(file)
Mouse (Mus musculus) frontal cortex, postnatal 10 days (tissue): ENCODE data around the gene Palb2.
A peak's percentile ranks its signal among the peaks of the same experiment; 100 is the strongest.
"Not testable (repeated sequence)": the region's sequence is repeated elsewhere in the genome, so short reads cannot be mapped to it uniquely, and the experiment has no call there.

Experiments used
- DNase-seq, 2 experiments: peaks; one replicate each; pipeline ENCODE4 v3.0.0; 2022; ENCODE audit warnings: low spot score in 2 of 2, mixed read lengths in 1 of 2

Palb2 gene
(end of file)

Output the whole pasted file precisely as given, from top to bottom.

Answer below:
Mouse (Mus musculus) frontal cortex, postnatal 10 days (tissue): ENCODE data around the gene Palb2.
A peak's percentile ranks its signal among the peaks of the same experiment; 100 is the strongest.
"Not testable (repeated sequence)": the region's sequence is repeated elsewhere in the genome, so short reads cannot be mapped to it uniquely, and the experiment has no call there.

Experiments used
- DNase-seq, 2 experiments: peaks; one replicate each; pipeline ENCODE4 v3.0.0; 2022; ENCODE audit warnings: low spot score in 2 of 2, mixed read lengths in 1 of 2

Palb2 gene